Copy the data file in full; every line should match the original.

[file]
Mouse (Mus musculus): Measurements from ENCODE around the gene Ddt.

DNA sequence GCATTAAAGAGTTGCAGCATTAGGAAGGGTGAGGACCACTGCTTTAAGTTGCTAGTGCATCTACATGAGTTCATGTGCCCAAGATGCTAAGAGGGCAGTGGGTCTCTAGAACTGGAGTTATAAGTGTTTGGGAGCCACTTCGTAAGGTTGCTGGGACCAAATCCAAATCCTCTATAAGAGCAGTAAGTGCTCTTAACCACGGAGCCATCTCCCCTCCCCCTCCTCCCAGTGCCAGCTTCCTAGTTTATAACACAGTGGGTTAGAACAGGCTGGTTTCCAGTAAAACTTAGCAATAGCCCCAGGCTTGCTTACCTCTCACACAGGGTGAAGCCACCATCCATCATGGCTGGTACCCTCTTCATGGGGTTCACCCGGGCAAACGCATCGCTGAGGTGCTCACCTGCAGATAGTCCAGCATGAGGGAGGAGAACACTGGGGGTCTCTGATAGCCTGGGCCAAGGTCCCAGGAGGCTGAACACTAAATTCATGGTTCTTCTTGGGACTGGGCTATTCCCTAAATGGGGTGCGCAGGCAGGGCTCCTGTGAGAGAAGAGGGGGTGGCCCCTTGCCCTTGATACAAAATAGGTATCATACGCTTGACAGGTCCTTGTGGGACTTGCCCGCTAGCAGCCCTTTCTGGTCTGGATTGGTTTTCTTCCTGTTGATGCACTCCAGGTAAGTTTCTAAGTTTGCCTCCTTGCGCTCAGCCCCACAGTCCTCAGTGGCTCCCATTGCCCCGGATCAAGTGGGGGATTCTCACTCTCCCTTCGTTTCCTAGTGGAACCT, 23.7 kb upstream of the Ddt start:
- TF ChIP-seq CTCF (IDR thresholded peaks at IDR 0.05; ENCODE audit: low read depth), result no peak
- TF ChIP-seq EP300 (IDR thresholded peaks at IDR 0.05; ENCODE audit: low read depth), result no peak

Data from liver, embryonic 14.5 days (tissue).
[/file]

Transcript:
Mouse (Mus musculus): Measurements from ENCODE around the gene Ddt.

DNA sequence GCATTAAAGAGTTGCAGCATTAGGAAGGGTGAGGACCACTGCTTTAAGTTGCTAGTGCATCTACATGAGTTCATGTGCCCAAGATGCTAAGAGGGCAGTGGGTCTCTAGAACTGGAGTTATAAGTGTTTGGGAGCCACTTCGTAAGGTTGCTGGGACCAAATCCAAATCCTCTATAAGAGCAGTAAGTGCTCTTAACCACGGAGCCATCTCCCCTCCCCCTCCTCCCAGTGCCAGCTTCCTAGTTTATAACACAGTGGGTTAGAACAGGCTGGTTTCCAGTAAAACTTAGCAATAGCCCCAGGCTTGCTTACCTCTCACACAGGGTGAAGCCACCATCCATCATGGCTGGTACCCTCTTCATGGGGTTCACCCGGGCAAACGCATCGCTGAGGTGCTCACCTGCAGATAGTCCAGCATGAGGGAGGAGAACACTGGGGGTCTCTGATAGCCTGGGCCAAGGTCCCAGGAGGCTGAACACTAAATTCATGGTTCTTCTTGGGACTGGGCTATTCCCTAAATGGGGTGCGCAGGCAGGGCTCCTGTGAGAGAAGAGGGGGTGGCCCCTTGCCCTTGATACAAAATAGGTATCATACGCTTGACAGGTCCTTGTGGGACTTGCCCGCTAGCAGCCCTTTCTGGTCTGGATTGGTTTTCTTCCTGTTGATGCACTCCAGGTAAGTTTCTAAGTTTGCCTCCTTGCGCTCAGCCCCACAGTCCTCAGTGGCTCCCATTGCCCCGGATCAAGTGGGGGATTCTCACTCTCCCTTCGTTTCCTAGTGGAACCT, 23.7 kb upstream of the Ddt start:
- TF ChIP-seq CTCF (IDR thresholded peaks at IDR 0.05; ENCODE audit: low read depth), result no peak
- TF ChIP-seq EP300 (IDR thresholded peaks at IDR 0.05; ENCODE audit: low read depth), result no peak

Data from liver, embryonic 14.5 days (tissue).